MARTINA NAVRATILOVA: Well, I haven't been around to really comment on that. I don't know. I think for a while the WTA was pushing the hetero-sexism a little bit. I think they've sort of backed off that because we don't need to do that. We don't see the guys posing with just the flag in front of their body, the important parts. You know, we have a great product out there. We have the personalities, we have the games, we have the athletes. We can push that plenty. You've see it across the board, not just tennis players. You see the soccer players doing it, volleyball, they have to play in a bathing suit about this big (indicating). Guys don't have to do that. There is a double standard. Always has been. Hopefully we're pushing it out of the way a little bit at a time. We certainly don't want to be helping that perception that we have to be sexy in order for people to come watch us play tennis. We play a damn good game, period. If we're sexy on top of that, fine. Should not be the priority.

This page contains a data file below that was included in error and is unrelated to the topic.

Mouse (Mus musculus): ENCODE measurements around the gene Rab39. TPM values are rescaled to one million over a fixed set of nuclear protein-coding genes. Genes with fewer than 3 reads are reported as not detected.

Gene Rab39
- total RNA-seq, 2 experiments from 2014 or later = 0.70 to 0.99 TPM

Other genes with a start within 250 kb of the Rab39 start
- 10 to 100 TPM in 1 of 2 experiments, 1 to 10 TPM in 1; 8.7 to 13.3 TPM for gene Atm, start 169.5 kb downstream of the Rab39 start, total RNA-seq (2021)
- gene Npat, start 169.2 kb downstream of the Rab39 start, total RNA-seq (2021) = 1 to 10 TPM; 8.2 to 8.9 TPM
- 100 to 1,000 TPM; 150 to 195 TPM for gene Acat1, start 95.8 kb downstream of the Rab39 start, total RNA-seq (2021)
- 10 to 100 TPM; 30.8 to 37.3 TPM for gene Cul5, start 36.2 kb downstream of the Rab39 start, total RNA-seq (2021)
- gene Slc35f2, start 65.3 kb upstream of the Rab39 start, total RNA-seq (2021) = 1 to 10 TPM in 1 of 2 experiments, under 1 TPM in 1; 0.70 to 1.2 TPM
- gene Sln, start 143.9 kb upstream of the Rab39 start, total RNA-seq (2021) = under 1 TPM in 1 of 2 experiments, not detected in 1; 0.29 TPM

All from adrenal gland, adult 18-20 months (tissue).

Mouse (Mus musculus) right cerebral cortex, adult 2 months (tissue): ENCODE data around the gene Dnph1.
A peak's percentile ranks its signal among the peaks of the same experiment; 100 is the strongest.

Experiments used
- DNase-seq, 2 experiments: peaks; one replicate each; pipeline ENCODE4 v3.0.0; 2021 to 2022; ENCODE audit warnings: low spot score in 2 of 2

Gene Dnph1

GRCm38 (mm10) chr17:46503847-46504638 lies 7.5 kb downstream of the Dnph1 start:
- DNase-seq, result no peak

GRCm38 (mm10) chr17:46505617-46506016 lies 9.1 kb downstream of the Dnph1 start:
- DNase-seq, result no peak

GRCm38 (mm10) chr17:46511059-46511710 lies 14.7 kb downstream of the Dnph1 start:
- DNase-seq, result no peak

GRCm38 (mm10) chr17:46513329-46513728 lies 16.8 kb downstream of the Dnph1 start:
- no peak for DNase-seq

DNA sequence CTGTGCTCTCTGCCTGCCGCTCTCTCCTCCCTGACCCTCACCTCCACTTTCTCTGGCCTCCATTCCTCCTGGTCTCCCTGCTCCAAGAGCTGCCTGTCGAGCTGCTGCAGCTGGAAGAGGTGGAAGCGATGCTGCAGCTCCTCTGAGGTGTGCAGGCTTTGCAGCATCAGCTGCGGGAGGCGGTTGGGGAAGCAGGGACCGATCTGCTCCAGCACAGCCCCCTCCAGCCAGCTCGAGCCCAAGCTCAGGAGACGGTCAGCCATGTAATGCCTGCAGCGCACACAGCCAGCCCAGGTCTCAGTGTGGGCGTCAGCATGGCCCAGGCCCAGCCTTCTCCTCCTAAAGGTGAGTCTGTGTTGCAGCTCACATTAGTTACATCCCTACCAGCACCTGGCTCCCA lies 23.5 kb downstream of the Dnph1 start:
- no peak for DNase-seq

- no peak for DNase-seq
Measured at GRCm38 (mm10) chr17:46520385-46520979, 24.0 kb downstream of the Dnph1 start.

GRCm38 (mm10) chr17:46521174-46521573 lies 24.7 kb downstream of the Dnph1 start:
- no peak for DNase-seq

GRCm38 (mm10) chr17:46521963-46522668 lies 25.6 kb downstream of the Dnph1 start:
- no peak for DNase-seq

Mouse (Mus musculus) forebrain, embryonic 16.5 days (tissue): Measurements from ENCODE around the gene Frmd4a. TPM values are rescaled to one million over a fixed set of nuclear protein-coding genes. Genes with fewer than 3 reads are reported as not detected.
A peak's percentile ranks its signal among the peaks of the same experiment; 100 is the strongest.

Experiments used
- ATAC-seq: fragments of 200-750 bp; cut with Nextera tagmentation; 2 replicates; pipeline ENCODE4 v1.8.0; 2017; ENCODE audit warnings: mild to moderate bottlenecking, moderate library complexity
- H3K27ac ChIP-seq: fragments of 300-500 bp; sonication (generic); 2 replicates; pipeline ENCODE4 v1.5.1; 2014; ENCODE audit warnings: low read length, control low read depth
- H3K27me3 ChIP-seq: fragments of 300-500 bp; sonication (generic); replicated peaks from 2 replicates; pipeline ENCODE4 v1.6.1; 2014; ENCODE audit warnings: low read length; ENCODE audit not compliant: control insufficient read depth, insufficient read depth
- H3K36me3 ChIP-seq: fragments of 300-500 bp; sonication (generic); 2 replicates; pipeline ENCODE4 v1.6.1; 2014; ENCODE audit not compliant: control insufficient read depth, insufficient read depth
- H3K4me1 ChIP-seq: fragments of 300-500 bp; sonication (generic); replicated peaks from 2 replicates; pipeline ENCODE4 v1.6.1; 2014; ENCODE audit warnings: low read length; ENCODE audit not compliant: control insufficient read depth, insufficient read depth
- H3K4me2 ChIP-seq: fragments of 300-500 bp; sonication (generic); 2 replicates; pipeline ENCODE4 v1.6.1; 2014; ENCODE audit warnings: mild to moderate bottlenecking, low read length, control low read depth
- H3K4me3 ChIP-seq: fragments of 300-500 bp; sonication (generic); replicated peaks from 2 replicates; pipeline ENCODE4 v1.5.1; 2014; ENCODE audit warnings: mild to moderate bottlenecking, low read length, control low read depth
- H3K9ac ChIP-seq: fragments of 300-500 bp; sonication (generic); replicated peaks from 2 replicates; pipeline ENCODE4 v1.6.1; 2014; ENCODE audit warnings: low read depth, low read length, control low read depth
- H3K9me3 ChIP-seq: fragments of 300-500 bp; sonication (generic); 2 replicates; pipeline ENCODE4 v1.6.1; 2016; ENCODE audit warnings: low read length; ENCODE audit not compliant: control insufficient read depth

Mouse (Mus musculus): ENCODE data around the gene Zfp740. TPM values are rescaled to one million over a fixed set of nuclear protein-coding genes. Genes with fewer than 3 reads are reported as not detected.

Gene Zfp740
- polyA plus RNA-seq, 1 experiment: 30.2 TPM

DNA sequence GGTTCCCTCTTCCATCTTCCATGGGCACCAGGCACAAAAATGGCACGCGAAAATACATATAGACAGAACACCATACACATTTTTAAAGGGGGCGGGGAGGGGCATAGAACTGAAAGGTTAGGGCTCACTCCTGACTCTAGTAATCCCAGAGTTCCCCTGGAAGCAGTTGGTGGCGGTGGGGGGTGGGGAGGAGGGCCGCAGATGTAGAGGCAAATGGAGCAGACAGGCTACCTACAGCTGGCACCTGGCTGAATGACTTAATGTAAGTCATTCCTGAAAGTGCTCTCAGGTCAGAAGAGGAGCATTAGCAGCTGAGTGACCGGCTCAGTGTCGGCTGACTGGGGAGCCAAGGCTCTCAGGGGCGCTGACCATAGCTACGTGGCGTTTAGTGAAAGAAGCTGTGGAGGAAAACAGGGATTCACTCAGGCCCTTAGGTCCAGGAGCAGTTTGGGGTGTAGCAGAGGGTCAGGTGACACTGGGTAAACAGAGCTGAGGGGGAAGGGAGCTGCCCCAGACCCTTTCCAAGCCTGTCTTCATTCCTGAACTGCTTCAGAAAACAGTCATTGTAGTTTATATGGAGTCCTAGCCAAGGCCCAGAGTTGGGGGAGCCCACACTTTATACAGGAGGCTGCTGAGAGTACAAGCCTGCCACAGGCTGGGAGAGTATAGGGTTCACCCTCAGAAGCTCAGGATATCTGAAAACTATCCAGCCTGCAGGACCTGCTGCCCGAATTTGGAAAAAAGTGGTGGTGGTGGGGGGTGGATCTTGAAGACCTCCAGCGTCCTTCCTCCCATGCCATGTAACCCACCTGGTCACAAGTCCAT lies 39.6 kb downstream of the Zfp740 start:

Q. Is it harder for you to play tennis or to commentate?

MARTINA NAVRATILOVA: Oh, man, it's so easy to talk about it (laughter). Piece of cake. I never miss a shot up in the booth. Kidding? "How can she miss that?" Much easier to talk about it. Now I was in the locker room, the girls were watching the TNT feed. Of course, they don't go off commercials here. Now I need to know I need to watch what I say when we're not on the air. I want to say how great it's been to be back with the fans. The fans have been great, very enthusiastic. "Glad to see you back," blah blah blah. Giving the old people hope. It's nice.

Q. How has life been since you last played at Wimbledon?